Constance has a very helpful attitude to life. Despite an inappropriate first meeting with D'Artagnan, she shows him kindness by treating his injury and allowing him to stay in her residence. When it comes to people in need or vulnerable individuals, she is adamant that they are not mistreated.
With an emphasis on loyalty in her life, she has married Bonacieux for just that reason. However, she can be ruled by her own feelings, such as her love for d'Artagnan. Deep down, she feels guilty for her actions and warns d'Artagnan about not getting too close, but subconsciously she continues to show her affection, such as the flower she left on his pillow.
She does have a heavy conscience however, especially when she feels threatened by Milady. Her guilt pulls through as she informs d'Artagnan that she was scared of her.
Following an uncomfortable first meeting, Constance grows to be very fond of d'Artagnan as a friend and then something closer. She would gladly help him anyway, even if it means putting herself in danger. Despite his adventurous spirit, Constance continues to show him affection and love and even goes so far as to jeopardise her relationship with Bonacieux. She does remain tentative around him, however, especially after her encounter with the mysterious Milady. 
Brought together by an inconvenient marriage, Constance respects Bonacieux, but clearly does not love him. After d'Artagnan comes into their lives, their relationship has a lack of trust. Bonacieux is humiliated when Queen Anne offers Constance a position at the palace. In "A Marriage of Inconvenience," he demands that she return home to him and slaps her when she refuses.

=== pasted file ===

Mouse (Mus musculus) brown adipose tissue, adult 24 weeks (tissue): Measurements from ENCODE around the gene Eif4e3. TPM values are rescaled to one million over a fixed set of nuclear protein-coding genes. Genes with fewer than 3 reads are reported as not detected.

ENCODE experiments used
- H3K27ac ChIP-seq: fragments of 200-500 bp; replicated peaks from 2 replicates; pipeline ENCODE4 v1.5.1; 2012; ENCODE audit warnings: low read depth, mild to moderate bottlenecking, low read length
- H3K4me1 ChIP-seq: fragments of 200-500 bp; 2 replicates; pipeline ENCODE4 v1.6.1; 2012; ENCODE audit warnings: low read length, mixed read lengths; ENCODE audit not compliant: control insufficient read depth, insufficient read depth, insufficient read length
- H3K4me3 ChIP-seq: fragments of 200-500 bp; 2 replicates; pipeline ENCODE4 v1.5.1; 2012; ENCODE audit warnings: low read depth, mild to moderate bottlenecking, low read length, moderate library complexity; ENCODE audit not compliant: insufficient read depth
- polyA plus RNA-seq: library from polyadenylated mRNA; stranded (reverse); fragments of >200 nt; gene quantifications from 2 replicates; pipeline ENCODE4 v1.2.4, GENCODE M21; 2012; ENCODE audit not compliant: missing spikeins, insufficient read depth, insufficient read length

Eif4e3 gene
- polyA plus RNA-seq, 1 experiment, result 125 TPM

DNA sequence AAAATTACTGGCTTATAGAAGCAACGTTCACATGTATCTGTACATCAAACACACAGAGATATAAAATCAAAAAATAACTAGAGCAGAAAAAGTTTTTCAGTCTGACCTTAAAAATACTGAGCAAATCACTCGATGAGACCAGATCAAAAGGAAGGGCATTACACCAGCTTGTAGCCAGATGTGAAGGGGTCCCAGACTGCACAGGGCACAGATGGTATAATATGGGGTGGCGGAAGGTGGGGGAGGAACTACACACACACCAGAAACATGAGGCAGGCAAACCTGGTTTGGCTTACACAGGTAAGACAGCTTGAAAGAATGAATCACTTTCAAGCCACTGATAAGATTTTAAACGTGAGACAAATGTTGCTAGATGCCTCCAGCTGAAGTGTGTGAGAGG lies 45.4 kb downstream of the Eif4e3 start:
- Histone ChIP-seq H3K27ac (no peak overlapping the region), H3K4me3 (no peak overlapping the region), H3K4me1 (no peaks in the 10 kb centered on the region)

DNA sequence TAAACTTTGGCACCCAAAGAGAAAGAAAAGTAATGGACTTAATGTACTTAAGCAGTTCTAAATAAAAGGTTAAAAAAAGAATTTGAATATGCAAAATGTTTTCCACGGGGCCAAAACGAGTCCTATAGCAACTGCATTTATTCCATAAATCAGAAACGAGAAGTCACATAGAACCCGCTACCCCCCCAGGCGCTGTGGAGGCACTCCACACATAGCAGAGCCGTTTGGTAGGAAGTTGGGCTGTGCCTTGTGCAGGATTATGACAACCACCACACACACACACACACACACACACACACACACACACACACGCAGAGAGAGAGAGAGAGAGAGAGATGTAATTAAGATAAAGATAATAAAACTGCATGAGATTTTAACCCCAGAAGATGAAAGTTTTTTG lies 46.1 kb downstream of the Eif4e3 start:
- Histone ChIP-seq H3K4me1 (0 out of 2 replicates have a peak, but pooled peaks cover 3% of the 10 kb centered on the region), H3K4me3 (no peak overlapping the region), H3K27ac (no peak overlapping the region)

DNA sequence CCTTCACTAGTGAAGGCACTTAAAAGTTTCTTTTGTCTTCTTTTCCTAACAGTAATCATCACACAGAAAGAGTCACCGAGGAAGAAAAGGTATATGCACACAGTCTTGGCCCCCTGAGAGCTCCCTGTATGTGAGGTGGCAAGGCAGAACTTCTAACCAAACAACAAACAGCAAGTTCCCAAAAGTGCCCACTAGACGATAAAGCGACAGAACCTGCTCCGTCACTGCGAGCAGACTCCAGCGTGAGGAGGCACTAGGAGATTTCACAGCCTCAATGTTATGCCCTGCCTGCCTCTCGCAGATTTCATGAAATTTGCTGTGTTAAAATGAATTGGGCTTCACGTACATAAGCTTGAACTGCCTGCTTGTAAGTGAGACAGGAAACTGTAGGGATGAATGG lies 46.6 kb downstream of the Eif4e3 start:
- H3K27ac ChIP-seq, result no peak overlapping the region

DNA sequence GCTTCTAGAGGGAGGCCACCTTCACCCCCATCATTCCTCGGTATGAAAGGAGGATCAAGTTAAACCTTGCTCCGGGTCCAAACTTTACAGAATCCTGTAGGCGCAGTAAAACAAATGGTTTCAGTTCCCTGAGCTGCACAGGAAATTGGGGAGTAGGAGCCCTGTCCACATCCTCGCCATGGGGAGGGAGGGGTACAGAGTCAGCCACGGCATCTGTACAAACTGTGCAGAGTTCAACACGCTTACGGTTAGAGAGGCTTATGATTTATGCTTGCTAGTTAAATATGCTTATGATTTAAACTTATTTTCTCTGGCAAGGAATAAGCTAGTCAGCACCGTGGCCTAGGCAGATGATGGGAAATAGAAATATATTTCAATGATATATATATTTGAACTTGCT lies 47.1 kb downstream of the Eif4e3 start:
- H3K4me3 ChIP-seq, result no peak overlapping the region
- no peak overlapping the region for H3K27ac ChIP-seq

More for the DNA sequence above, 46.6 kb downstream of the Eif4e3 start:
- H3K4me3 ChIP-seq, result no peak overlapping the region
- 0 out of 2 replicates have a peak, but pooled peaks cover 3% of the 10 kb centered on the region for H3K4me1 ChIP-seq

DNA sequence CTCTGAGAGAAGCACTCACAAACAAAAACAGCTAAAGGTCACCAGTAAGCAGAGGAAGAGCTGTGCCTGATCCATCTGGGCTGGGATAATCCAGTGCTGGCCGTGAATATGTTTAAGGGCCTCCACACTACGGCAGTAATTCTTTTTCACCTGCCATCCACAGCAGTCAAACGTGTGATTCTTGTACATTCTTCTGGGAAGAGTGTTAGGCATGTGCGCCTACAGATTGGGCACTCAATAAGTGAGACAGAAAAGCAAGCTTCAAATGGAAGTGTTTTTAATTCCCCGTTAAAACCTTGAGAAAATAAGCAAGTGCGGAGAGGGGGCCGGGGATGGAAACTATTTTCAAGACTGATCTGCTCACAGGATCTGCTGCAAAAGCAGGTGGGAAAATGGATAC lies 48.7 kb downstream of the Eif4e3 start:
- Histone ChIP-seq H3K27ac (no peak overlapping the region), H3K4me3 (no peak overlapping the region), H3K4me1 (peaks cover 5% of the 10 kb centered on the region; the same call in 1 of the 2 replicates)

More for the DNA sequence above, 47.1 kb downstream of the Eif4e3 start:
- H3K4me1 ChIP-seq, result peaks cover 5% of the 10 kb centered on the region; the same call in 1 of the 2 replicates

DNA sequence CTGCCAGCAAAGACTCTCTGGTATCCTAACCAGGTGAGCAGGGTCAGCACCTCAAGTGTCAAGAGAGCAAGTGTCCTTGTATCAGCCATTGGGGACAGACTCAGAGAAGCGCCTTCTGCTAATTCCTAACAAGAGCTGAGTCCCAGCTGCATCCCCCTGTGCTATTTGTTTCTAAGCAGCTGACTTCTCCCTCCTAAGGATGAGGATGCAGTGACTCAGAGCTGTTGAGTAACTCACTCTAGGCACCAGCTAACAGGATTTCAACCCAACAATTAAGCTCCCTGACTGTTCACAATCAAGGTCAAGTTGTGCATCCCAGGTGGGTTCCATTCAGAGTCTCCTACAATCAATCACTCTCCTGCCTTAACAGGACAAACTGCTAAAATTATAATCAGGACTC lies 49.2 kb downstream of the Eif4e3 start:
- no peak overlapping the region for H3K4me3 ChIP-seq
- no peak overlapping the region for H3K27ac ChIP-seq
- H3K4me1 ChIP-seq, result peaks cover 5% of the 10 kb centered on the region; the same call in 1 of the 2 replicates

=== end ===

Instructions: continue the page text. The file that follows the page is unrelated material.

Bonacieux is murdered in the second series when he becomes an unwitting witness to a crime. Constance brings flowers to his grave and enters into a (brief) period of mourning.
Constance first meets Lemay, the Royal Physician, when she is brought to court to work for Queen Anne. She quarrels with Lemay concerning the treatment of the dauphin and ultimately leaves the palace with the young prince in order to seek outside treatment in a laundry facility. When Constance is found by Rochefort, her life is spared when Lemay announces that the dauphin is recovering and that it was Constance's quick-thinking - and not his own methods - that saved the child's life.
Lemay later requests Constance's assistance at an emergency surgery to save the life of Captain Treville.
After Constance's husband is killed in "A Marriage of Inconvenience," Lemay proposes marriage to Constance and explains that he has fallen in love with her unconventional attitude. Having realized that she is in love with d'Artagnan, Constance rejects Lemay's proposal.
In "The Accused," Lemay treats King Louis for a headache, but Rochefort exchanges the tonic for a poison. Constance and Lemay are falsely accused of conspiring to poison King Louis by the governess Marguerite. They are both thrown in prison and Rochefort forces Constance to watch Lemay's execution.
Milady de Winter edit
In only a brief encounter, Constance is terrified by Milady de Winter. Unlike d'Artagnan, she is fully aware of how devious and cunning she can be.